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Stop the misleading statistics over P2P swapping

A reader says it's not the poor, starving musicians that will lose out when fans swap music over P2P networks. It's the record industry that's crying foul.

In response to the July 9 Perspectives column by Howard L. Berman, "Just desserts for scofflaws:"

I agree that downloading copyrighted works without paying the appropriate parties is illegal. I don't think anyone is arguing that it is not. Yet Berman goes straight to sensationalizing the issue through the use of misleading statistics. For example, his assertion that songwriters lose 8 cents per song that is downloaded is not even close to accurate.

That amount only applies to artists with recent contracts. Artists who put out a couple of albums in the 60s only get 2 cents. Berman also does not address the issue that no one has even studied or shown that one song download equals one less album sold in stores.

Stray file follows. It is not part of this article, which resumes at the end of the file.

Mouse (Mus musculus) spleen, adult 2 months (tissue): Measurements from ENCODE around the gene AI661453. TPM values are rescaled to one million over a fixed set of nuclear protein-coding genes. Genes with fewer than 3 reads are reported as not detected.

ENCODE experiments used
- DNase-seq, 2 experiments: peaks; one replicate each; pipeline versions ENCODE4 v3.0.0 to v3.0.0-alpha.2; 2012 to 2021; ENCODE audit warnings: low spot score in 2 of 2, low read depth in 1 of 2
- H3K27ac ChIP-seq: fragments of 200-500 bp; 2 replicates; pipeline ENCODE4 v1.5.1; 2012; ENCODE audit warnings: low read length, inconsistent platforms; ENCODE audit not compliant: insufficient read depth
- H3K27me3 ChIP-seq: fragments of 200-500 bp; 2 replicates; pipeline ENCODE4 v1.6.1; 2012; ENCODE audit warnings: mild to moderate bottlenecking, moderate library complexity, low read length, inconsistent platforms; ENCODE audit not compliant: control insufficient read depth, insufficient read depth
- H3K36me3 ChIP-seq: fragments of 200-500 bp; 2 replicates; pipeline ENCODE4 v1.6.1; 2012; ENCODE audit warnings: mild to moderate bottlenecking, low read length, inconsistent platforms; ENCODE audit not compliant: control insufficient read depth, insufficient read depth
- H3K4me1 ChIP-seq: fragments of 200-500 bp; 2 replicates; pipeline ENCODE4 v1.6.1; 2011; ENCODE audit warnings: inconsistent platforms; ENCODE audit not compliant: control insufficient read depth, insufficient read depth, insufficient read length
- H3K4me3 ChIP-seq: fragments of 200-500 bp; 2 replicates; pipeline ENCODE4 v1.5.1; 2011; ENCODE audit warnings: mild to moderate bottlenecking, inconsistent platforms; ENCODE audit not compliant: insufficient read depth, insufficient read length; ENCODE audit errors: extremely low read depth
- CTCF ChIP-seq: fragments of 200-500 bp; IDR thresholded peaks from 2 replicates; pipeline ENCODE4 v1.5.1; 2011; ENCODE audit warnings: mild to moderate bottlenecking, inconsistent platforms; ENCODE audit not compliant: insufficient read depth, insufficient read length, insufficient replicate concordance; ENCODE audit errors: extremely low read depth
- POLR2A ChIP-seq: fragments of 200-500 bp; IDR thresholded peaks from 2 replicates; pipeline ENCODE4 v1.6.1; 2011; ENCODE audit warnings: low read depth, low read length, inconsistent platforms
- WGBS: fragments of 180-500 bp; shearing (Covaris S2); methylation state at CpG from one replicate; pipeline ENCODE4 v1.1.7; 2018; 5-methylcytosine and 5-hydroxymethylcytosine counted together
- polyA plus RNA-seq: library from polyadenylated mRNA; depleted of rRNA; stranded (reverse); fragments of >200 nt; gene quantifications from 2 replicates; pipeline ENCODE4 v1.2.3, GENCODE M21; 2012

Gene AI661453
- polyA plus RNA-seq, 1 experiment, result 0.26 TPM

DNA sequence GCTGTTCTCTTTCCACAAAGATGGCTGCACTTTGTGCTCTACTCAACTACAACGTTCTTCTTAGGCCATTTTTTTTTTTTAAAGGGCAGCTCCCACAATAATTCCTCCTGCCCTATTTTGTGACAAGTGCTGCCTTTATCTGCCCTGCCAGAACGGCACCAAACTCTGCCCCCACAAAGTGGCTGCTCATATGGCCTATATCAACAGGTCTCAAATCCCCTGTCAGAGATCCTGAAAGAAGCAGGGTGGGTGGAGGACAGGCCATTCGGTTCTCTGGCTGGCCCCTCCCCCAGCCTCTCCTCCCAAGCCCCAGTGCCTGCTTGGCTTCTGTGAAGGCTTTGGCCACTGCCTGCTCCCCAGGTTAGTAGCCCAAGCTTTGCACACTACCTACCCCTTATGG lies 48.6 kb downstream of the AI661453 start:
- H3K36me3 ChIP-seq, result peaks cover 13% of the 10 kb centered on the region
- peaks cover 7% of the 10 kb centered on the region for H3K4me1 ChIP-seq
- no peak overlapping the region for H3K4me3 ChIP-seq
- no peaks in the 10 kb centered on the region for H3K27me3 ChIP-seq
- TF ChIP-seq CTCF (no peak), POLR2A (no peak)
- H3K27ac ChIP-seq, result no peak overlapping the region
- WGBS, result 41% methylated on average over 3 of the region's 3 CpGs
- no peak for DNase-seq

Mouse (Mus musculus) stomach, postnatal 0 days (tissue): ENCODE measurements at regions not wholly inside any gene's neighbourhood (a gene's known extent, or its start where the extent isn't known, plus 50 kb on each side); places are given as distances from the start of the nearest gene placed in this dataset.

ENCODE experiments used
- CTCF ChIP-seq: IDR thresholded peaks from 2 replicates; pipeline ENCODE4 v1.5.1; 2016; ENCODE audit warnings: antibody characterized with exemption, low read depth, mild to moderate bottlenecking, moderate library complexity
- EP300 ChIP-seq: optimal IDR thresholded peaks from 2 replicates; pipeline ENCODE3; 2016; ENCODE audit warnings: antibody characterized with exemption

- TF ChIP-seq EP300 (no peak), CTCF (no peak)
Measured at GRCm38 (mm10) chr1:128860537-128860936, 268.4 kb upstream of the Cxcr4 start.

Recording industry groups stand to lose a lot of money from these illegal downloads. Naturally, they're up in arms. Their protectors in Congress are up in arms as well. Both groups churn out essays and statistics at a staggering rate. Where are the artists in all of this? If this is their meal ticket, one would expect them to be the most vocal...even more so given their ability to get press and publicity with little effort. Why aren't they banding together to force someone to protect their livelihood?

The bottom line is that it's not the poor, starving artist that is losing out on paychecks due to music downloading. One artist, Janis Ian, has written a well-thought essay on how peer-to-peer networking enables artists to enhance their incomes and (gasp!) sell more albums.

Do we need to stop rampant copyright violations? Definitely. Should our actions be dictated by half-truths, misleading statistics, and selfish interests? Certainly not!

Noah Cushing
Waltham, Mass.